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German American internment

German American Internment refers to the detention of people of German ancestry in the United States during World War I and World War II.

Contents

[edit] World War I

President Woodrow Wilson issued two sets of regulations on April 6, 1917, and November 16, 1917, imposing restrictions on German-born male residents of the United States over the age of 14. Some 250,000 people in that category were required to register at their local post office, to carry their registration card at all times, and to report any change of address or employment. The same regulations and registration requirements were imposed on females on April 18, 1918.[1] Some 6,300 such aliens were arrested. Thousands were interrogated and investigated. A total of 2,048 were incarcerated for the remainder of the war in designated two camps, Fort Douglas, Utah, for those west of the Mississippi and Fort Oglethorpe, Georgia, for those east of the Mississippi.[2]

The cases of these aliens, whether being considered for internment or under internment, were managed by the Enemy Alien Registration Section of the Department of Justice, headed beginning in December 1917 by J. Edgar Hoover, then not yet 23 years old.[3]

Among the notable internees were the geneticist Richard Goldschmidt and 29 players from the Boston Symphony Orchestra.[4] Their music director, Karl Muck, spent more than a year at Fort Oglethorpe, as did the music director of the Cincinnati Symphony Orchestra, Ernst Kunwald.[5]

Most internees were paroled on the orders of Attorney General A. Mitchell Palmer in June 1919.[6] Some remained in custody until as late as March and April 1920.[7]

[edit] World War II

Locations of internment camps for German enemy aliens

Under the authority of the Alien Enemies Act of 1798, the United States government detained and interned over 11,000 Germans and German Americans at the start of World War II. In many cases, the families of the internees were allowed to remain together at internment camps in the U.S. In other cases, families were separated. Limited due process was allowed for those arrested and detained.

The population of alien Germans in the United States â not to mention American citizens of German birth â was far too large for a general policy of internment comparable to that used in the case of the Japanese in America.[8] Instead, Germans and German Americans in the U.S. were detained and evicted from coastal areas on an individual basis. The War Department considered mass expulsions from coastal areas for reasons of military security, but never executed such plans.[9]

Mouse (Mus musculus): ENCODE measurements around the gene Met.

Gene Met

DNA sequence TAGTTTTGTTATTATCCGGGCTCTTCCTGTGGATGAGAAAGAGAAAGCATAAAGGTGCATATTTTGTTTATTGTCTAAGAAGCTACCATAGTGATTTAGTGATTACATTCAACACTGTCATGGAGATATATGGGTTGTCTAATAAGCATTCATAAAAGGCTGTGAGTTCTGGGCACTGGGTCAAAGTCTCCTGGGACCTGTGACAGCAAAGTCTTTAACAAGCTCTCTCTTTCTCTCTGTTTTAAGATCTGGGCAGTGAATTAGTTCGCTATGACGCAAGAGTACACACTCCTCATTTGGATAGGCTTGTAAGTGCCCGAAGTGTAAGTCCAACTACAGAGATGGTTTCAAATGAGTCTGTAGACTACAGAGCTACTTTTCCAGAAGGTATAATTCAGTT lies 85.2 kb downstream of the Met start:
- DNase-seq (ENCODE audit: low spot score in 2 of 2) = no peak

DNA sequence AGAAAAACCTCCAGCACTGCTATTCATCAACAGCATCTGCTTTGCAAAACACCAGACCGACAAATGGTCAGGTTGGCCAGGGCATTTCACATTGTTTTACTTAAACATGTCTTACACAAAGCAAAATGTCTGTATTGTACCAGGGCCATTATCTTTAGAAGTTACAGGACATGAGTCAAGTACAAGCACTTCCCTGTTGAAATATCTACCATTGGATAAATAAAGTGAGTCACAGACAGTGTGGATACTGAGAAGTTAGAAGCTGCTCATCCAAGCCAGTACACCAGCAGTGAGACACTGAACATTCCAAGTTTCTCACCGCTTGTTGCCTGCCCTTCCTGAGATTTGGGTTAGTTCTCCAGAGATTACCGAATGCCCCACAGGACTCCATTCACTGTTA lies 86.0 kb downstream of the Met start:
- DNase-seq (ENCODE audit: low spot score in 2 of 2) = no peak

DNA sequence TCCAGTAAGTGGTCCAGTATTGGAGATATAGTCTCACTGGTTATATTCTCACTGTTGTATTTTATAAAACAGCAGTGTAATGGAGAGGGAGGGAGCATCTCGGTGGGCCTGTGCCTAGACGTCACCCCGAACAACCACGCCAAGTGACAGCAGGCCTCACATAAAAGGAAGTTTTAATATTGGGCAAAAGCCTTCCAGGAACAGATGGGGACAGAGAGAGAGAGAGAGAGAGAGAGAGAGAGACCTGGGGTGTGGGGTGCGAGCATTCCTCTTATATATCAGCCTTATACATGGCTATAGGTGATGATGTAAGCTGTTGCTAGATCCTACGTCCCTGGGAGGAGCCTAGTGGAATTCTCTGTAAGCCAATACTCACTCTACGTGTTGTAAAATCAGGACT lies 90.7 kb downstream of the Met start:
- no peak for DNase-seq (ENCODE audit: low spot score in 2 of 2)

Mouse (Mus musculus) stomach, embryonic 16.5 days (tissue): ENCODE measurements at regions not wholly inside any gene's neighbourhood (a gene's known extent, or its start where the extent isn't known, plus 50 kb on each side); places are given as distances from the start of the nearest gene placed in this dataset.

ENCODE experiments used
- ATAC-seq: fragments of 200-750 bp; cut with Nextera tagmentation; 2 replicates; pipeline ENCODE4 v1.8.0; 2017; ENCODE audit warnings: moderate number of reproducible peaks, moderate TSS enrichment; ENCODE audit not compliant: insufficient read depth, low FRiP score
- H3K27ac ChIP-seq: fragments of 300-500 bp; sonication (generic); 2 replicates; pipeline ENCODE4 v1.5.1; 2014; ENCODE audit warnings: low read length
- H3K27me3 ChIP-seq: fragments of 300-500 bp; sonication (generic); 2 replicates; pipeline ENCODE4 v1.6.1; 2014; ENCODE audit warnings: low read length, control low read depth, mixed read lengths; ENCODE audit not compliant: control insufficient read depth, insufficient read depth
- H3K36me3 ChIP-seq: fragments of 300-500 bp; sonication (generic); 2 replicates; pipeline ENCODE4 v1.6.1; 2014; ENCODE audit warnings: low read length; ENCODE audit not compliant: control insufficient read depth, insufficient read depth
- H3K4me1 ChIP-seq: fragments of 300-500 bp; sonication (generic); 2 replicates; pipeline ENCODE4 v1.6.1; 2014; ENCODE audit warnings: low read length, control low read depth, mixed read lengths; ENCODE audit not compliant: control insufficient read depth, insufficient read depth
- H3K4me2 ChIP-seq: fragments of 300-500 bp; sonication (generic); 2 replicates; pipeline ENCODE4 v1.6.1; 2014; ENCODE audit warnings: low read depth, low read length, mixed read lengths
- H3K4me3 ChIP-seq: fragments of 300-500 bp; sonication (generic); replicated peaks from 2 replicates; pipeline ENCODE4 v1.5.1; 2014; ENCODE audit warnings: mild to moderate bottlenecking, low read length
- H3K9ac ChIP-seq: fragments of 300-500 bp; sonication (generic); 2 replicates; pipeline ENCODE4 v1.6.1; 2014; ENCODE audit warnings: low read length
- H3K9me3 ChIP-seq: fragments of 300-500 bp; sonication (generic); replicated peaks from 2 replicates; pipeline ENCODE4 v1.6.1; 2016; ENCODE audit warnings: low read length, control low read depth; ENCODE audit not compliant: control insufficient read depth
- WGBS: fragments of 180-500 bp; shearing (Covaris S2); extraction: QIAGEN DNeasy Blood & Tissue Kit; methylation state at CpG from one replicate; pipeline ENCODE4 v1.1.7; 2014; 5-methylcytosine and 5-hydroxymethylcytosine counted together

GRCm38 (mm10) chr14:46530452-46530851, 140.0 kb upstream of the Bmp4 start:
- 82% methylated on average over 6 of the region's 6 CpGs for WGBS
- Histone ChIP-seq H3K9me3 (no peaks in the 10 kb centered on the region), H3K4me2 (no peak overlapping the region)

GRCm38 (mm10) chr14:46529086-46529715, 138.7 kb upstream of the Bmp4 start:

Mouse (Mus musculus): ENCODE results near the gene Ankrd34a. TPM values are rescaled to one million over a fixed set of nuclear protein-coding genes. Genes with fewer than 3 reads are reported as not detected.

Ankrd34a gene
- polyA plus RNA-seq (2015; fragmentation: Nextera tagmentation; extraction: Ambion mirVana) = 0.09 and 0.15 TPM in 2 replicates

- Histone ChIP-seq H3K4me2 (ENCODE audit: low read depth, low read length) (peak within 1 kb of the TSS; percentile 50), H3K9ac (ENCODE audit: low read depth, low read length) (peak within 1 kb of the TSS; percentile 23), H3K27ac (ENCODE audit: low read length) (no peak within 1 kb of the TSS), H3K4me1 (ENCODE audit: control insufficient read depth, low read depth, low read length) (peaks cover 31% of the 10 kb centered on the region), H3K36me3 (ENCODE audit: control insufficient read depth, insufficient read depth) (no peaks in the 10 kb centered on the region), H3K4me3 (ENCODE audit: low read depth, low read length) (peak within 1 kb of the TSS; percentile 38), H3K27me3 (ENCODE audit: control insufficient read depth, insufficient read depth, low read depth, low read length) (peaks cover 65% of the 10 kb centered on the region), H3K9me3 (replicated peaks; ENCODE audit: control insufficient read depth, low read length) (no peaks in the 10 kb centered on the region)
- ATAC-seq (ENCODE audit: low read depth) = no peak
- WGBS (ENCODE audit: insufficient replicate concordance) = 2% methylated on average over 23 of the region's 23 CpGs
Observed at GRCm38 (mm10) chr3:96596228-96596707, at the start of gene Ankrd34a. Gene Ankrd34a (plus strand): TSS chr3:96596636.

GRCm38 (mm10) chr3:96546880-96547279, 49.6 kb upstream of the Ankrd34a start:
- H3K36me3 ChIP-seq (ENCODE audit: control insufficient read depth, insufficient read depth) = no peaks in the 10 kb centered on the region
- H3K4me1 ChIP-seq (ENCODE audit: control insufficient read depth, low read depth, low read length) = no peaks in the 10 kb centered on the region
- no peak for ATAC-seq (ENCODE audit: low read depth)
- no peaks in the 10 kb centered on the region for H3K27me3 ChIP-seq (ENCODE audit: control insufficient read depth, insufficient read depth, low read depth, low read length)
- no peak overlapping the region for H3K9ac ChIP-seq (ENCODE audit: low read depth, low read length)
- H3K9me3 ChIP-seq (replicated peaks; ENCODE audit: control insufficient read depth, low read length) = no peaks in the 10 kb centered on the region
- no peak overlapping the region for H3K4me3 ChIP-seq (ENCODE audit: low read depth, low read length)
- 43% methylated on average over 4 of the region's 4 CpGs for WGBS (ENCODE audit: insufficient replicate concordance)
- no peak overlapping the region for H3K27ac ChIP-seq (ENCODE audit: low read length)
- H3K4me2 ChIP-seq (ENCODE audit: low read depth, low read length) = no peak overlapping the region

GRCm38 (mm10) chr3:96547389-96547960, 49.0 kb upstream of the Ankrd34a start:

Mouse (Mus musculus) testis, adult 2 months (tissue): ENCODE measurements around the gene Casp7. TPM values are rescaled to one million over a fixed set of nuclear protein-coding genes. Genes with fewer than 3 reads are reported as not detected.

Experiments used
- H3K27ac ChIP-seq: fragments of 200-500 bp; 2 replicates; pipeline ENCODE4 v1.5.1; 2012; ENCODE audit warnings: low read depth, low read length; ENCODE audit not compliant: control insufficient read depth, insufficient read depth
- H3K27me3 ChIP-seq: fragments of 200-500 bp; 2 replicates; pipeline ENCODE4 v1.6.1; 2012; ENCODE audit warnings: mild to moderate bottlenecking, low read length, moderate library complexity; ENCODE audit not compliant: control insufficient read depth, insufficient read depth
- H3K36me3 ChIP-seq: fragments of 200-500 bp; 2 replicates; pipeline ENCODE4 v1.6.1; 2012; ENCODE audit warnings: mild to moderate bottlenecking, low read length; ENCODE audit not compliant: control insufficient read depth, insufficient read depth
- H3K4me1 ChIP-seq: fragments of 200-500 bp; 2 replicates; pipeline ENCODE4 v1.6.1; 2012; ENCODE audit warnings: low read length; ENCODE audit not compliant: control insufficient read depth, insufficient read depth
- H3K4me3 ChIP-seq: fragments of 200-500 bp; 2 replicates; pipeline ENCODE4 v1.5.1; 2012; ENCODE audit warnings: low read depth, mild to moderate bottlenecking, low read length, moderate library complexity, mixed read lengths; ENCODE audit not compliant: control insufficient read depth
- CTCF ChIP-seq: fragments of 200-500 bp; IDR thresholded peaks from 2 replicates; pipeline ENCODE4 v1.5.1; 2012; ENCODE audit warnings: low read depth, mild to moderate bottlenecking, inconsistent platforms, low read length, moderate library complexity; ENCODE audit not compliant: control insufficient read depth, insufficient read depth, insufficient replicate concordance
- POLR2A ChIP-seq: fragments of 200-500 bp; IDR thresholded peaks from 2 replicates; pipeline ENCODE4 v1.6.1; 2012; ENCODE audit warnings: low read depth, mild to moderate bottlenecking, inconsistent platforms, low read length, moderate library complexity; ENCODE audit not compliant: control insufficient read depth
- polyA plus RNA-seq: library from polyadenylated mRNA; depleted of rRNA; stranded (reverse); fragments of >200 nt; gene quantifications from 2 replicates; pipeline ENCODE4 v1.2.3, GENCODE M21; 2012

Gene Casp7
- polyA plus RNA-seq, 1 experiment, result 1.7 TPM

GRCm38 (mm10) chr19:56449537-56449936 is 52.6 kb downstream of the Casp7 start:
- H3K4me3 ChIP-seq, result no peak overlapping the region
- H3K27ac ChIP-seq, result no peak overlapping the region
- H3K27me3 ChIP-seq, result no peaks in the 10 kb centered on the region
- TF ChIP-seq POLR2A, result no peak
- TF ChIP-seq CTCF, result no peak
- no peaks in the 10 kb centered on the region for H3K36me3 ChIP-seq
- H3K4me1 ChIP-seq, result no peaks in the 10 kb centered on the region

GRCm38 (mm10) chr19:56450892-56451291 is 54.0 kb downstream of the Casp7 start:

A total of 11,507 people of German ancestry were interned during the war, accounting for 36% of the total internments under the Justice Department's Enemy Alien Control Program.[10] Such internments began with the detention of 1,260 Germans shortly after the attack on Pearl Harbor.[11] Of the 254 persons evicted from coastal areas, the majority were German.[12]

In addition, over 4,500 ethnic Germans were brought to the U.S. from Latin America and similarly detained. The Federal Bureau of Investigation drafted a list of Germans in fifteen Latin American states whom it suspected of subversive activities and, following the attack on Pearl Harbor, demanded their eviction to the U.S. for detention.[13] The countries that responded expelled 4,058 people.[14] Some 10% to 15% were Nazi party members, including approximately a dozen who were recruiters for the NSDAP/AO, roughly the overseas arm of the Nazi party. Just eight were people suspected of espionage.[15] Also transferred were some 81 Jewish Germans who had recently fled persecution in Nazi Germany.[15] The bulk of those shipped from Latin America to the U.S. were not objects of suspicion. Many were residents of Latin America for years or, in some cases, decades.[15] In some instances, corrupt Latin American officials took the opportunity to seize their property. Sometimes financial rewards paid by American intelligence led to someone's identification and expulsion.[15] Several countries did not participate in the program, while others operated their own detention facilities.[15][16]

The U.S. internment camps to which Germans from Latin America were directed included:[15]

Some internees were held at least as late as 1948.[17]

[edit] Later legislation

Legislation was introduced in the United States Congress in 2001 to create an independent commission to review government policies on European enemy ethnic groups during the war. On August 3, 2001, Senators Russell Feingold (D-WI) and Charles Grassley (R-IA) introduced S. 1356, The European Americans and Refugees Wartime Treatment Study Act in the US Senate, joined by Senator Ted Kennedy (D-MA) and Senator Joseph Lieberman. This bill creates an independent commission to review U.S. government policies directed against European enemy ethnic groups during World War II in the U.S. and Latin America.[18] An organization called the German American Internee Coalition exists to publicize the "internment, repatriation and exchange of civilians of German ethnicity" during World War II and to seek U.S. government review and acknowledgment of civil rights violations.[19]

[edit] See also

[edit] Notes

  1. ^ Arnold Krammer, Undue Process: The Untold Story of America's German Alien Internees (Lanham, MD: Rowman & Littlefield, 1997), 14